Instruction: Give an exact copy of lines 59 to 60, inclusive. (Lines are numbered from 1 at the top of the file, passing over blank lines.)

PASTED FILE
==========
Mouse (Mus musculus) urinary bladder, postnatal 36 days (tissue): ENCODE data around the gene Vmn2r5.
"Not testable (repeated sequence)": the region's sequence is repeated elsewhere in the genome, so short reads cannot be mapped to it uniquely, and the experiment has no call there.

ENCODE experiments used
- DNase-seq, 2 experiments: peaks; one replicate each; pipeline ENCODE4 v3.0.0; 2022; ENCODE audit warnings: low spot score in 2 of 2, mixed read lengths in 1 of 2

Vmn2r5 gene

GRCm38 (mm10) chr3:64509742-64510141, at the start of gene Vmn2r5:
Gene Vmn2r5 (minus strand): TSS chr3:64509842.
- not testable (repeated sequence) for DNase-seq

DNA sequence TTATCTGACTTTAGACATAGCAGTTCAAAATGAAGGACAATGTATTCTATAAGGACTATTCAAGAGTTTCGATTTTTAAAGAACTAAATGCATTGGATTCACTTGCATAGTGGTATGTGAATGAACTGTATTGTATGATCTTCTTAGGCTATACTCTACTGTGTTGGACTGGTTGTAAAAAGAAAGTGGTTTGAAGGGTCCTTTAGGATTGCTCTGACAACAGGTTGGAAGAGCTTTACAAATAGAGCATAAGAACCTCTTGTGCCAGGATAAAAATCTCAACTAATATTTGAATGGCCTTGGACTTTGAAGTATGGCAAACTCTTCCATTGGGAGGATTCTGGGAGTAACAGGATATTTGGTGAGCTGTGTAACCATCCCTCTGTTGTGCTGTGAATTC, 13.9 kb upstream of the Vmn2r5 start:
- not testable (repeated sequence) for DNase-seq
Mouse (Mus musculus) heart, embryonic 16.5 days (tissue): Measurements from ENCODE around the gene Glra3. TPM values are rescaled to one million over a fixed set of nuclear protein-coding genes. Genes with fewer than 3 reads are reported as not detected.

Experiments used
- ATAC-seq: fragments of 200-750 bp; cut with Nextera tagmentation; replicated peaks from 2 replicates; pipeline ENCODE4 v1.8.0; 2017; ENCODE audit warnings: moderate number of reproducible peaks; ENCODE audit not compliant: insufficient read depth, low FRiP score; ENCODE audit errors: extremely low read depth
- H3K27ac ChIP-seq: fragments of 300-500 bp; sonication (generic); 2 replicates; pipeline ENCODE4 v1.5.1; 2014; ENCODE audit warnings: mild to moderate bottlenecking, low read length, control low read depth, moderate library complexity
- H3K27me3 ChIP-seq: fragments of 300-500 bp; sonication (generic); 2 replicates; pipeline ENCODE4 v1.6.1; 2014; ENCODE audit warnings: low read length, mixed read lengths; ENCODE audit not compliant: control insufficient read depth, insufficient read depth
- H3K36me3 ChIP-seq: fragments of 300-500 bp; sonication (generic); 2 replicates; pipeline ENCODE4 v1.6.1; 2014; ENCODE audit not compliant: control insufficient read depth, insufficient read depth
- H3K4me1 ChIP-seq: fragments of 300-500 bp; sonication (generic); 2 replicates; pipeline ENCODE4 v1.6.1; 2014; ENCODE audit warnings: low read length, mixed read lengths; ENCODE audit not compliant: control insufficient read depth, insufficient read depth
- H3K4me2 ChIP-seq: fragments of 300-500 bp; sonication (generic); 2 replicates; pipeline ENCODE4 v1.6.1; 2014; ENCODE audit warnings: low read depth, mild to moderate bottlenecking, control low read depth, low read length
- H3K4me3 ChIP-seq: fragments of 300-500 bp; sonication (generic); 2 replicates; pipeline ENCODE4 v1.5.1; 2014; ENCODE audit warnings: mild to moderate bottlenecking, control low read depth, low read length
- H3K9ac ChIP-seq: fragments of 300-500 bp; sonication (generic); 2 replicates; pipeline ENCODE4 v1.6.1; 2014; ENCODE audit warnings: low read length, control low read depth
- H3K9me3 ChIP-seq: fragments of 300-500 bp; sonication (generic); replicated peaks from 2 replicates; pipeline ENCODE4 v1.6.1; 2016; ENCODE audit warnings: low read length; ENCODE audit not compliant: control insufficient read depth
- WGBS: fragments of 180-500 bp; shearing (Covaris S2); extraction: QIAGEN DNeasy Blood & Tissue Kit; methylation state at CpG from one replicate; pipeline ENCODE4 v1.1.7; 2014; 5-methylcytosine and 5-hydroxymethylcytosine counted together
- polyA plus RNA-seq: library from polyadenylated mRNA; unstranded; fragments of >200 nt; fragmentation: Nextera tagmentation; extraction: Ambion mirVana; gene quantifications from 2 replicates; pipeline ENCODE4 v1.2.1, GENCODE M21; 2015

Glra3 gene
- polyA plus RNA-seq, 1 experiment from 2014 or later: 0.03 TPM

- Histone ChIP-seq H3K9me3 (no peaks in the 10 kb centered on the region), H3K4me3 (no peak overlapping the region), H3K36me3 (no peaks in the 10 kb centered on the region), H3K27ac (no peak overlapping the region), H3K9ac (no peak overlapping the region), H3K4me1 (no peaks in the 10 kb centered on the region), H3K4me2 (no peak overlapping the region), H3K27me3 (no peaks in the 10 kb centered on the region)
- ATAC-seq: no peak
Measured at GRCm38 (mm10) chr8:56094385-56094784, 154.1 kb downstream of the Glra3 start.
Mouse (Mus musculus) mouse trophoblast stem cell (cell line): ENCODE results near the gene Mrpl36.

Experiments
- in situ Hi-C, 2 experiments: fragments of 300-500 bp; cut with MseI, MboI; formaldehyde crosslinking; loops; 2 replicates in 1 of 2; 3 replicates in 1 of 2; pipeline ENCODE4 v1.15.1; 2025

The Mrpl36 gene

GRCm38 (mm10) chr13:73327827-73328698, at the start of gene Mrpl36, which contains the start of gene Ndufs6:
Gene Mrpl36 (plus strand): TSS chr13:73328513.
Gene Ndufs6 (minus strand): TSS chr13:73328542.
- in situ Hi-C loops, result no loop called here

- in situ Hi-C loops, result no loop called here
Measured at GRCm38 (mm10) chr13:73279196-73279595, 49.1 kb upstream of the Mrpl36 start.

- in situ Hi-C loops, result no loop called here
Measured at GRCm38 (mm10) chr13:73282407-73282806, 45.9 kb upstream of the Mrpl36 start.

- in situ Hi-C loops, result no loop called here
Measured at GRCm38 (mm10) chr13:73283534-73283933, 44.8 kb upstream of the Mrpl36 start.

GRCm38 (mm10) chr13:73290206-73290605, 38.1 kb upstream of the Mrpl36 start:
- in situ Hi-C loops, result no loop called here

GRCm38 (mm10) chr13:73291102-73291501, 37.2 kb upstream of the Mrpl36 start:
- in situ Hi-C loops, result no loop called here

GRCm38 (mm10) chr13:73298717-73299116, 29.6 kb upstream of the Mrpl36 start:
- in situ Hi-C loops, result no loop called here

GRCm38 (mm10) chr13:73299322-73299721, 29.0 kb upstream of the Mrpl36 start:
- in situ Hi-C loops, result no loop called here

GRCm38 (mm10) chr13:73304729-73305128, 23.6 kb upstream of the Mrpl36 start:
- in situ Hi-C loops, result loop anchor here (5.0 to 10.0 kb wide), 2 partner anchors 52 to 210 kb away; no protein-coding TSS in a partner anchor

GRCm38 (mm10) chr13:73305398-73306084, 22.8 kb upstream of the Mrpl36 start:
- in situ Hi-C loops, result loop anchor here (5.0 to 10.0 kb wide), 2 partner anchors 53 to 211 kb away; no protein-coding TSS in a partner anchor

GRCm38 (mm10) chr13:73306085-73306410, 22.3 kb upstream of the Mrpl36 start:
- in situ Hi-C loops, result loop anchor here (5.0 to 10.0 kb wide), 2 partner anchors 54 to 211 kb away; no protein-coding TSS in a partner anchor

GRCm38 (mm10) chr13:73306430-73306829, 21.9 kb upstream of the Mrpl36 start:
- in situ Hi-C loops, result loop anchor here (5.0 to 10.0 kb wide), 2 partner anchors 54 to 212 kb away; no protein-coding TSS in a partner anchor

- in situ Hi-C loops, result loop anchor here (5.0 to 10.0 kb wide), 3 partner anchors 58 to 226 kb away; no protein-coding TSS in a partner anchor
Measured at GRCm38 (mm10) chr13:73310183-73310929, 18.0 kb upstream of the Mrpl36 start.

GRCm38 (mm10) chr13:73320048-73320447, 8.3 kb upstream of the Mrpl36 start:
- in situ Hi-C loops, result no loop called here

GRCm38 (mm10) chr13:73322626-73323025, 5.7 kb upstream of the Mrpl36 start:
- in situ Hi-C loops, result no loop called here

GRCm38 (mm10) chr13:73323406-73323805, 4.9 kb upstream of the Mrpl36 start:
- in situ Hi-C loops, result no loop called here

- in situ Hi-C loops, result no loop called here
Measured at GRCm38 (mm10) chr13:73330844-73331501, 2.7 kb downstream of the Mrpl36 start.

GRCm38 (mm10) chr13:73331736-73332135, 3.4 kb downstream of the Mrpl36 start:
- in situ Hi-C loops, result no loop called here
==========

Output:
- in situ Hi-C loops, result loop anchor here (5.0 to 10.0 kb wide), 3 partner anchors 58 to 226 kb away; no protein-coding TSS in a partner anchor
Measured at GRCm38 (mm10) chr13:73310183-73310929, 18.0 kb upstream of the Mrpl36 start.